Energy professionals present conference outcomes to War Room

April 4th, 2015, Published in Articles: Energize


The 2nd Electricity Conference of the Fossil Fuel Foundation (FFF) was held was held on 25 March 2015, and was attended by 60 delegates, mainly from industry and the electricity sector.


The conference was entitled: “Electricity, the Economy, War Rooms – is there hope at last?”

Presenters at the conference included:

  • Dr. Steve Lennon, Eskom
  • Mike Rossouw, energy consultant to Eskom
  • Brian Day, independent energy consultant
  • Sisa Njikelana, SAIPPA
  • Roger Baxter, Chamber of Mines
  • Gordon Mackay, DA deputy shadow minister of energy
  • Andrew Etzinger, Eskom
  • Ian Curry, Basil Read Energy
  • Rob Jeffrey, Econometrix
  • Stan Pillay, Anglo American

On conclusion of the formal presentations, an open discussion involving the panelists below and the attendees at the FFF conference was held.

The panelists facilitating the open discussion at the conference comprised:

  • Sisa Njikelana, chairman, South African Independent Power Producers Association (SAIPPA)
  • Brian Day, independent energy consultant
  • Rob Jeffrey, managing director, Econometrix
  • Chris Yelland, managing director, EE Publishers
  • Ian Curry, managing director, Basil Read Energy

The purpose of the open discussion was to generate specific outcomes for communication to the War Room for consideration in its deliberations on the electricity supply crisis facing South Africa.

A ten-point outcomes document was prepared for presentation to the War Room as follows:

  1. Economic growth, supported by electricity supply, must come first.
  1. Engagement between industry and government on the security of supply and competitiveness of electricity supply needs to be ramped up. Specific engagement with the broader IPP industry is required to fully grasp the potential for alternative generation through greater participation of the private sector.
  1. A national dialogue in the form of an inclusive Electricity Summit should be explored. This could be on the basis of an Operation Phakisa or similar process.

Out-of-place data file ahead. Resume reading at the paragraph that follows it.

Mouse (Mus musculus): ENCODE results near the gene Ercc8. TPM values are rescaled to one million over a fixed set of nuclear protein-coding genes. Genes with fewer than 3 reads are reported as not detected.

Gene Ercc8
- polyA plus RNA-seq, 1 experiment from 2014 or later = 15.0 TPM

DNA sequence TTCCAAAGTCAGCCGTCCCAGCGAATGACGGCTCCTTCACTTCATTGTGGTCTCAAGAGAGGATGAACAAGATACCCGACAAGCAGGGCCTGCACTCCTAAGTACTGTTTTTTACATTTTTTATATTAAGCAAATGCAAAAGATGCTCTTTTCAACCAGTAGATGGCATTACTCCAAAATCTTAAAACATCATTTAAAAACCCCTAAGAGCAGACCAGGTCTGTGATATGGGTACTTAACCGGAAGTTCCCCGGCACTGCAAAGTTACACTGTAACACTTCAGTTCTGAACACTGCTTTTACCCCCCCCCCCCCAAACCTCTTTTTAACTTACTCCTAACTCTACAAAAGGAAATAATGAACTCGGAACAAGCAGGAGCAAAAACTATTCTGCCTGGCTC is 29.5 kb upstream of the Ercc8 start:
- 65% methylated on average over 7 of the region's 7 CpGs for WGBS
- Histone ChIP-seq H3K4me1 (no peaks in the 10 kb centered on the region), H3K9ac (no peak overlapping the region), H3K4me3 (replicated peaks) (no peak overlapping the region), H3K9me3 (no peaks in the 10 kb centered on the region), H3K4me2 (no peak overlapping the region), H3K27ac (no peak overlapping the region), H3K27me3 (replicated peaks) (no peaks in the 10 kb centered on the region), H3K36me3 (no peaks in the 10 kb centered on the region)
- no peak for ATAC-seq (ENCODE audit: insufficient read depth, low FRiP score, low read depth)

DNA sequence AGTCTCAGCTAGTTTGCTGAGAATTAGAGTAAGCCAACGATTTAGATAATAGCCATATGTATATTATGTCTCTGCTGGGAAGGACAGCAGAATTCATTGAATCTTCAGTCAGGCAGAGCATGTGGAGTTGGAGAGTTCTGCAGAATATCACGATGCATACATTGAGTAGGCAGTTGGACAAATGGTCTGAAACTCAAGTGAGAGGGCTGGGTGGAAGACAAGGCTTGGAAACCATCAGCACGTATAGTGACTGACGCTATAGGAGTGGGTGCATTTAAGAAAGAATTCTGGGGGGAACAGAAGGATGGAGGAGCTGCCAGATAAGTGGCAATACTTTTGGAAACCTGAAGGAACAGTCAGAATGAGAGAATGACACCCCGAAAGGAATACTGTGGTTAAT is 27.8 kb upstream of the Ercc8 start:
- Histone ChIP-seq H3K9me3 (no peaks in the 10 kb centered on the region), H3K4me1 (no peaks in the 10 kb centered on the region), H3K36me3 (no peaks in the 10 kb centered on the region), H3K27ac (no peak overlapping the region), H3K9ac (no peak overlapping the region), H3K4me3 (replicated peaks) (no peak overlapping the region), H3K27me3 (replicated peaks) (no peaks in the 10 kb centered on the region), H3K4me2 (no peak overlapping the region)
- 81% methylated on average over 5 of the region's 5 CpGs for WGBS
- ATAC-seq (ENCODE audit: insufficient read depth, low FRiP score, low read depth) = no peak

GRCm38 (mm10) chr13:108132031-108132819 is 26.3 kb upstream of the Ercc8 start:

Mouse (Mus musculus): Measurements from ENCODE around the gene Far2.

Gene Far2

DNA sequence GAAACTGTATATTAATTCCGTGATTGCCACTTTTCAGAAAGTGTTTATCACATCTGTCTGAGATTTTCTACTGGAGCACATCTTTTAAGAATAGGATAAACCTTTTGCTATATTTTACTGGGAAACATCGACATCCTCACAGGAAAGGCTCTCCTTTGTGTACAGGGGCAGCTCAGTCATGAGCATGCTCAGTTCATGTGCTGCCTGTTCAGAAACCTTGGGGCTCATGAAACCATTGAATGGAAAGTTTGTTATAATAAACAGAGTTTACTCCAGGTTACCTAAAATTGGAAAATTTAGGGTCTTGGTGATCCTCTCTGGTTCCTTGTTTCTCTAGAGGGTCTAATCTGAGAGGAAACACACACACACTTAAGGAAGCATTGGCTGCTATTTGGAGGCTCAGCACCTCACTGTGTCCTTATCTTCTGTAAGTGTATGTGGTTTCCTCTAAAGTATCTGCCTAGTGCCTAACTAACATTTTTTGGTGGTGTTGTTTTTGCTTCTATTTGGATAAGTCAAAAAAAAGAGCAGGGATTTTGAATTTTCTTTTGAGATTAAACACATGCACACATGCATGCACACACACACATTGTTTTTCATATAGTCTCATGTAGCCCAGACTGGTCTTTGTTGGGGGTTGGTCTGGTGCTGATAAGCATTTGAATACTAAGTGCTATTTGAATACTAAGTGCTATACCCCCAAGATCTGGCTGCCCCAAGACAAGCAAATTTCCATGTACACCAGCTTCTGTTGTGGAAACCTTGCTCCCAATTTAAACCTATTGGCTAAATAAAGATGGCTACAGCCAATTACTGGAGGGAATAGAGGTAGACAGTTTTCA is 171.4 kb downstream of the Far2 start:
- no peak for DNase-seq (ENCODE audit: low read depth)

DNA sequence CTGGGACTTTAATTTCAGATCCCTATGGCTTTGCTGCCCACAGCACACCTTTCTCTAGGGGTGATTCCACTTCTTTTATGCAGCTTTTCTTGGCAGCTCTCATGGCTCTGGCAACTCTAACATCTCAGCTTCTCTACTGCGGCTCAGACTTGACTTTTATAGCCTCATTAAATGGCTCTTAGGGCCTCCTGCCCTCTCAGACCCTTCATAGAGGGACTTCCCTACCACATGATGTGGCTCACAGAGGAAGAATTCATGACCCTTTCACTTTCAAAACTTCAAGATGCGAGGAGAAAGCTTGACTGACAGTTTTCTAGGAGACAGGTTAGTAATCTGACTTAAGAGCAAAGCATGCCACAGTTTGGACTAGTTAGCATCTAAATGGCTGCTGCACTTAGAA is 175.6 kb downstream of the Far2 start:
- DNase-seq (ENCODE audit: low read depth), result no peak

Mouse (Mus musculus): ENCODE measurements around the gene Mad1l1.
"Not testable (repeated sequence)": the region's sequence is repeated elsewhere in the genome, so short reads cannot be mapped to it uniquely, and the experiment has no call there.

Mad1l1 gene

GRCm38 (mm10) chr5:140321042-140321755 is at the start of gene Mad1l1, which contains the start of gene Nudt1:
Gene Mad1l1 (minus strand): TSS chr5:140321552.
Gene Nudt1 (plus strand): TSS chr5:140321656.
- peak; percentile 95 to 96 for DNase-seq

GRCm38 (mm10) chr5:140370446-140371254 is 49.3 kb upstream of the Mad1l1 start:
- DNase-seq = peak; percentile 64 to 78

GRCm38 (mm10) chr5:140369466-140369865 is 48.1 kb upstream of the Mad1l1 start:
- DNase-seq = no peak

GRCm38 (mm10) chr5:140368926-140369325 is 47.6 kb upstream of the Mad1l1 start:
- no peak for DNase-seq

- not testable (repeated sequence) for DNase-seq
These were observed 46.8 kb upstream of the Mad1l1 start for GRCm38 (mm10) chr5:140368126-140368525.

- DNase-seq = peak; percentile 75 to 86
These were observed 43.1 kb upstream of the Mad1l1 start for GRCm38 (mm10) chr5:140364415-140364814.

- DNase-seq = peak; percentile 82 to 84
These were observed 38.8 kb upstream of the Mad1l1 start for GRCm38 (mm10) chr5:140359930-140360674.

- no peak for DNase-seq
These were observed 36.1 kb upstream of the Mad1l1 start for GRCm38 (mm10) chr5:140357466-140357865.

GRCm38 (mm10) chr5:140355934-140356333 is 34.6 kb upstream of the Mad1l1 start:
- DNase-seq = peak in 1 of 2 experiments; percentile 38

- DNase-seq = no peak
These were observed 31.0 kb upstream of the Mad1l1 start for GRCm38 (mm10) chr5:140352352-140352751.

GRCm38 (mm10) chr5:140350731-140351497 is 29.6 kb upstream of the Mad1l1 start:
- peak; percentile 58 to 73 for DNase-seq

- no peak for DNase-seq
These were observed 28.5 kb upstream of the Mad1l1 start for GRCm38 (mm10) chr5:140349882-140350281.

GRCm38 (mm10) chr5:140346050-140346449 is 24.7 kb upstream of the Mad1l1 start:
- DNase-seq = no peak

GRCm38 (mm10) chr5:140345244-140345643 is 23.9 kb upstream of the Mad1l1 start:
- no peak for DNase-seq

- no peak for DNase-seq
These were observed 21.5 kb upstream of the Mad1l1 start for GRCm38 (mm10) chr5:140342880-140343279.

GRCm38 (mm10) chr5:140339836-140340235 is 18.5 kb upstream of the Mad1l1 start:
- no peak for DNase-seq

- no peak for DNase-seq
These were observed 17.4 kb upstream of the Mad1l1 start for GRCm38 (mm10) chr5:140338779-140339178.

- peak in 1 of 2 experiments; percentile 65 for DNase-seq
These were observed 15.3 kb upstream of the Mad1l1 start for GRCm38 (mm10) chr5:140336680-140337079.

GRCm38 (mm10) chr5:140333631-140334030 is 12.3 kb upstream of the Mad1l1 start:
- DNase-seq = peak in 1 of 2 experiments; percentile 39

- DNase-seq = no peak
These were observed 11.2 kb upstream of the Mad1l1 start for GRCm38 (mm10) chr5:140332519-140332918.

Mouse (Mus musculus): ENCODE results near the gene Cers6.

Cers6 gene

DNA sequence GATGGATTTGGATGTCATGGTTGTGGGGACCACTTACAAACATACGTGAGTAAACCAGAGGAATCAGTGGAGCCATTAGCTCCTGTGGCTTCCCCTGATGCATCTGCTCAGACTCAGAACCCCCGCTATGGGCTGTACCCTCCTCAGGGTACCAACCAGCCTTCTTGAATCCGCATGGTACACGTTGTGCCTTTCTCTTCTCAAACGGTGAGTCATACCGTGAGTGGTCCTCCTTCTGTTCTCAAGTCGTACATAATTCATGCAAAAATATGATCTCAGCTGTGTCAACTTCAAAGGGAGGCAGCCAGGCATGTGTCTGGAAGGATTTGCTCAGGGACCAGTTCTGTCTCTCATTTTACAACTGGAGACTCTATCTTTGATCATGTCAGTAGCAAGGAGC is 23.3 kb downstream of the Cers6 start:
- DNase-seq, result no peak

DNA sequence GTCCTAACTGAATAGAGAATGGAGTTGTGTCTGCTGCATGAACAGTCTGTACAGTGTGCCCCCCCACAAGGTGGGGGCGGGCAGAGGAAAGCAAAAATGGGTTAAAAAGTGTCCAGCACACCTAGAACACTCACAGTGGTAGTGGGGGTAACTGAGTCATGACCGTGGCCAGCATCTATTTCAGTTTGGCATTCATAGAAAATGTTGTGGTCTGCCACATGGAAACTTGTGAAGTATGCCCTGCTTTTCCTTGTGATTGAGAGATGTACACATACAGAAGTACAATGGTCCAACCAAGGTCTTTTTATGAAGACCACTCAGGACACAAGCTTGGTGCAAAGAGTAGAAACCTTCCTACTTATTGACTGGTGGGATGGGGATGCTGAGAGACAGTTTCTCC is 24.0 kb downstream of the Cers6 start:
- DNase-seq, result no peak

1. South Africa needs to take an overall system planning perspective, not just a generation perspective, and needs an independent national operator that procures electricity not on the basis of technology, but on parameters such as variability, dispatchability, ramp-up time and lead-out time.
  1. NERSA should be empowered to:
  • Issue generation licenses without the prescriptive impediments of the IRP;
  • Set wheeling tariffs that deal with subsidies to municipalities that entice IPPs with private PPAs;
  • Expedite rules for embedded generation (all technologies).
  1. Part of the 5500 MW potential for cogeneration should be facilitated through tax incentives.
  1. The IPP office should be empowered to:
  • Expedite cogeneration RFP;
  • Execute Renewable Energy Round 4;
  • Publish a roadmap for further procurement.
  1. A new IRP should be formalised and adopted, without allowing it to constrain the issuing of generation licences by NERSA.
  1. The GUMP should be published and used to empower a gas industry.
  1. Ensure that there is a comprehensive approach to the mitigation process which includes, inter alia:
  • A balanced approach between supply measures and energy efficiency-demand side management;
  • Addressing the infrastructure rehabilitation backlog;
  • Addressing regulatory constraints e.g. improve PPAs with Municipalities;
  • Expediting legislative refinement of the ERA, strengthening the authority and independence of NERSA etc.

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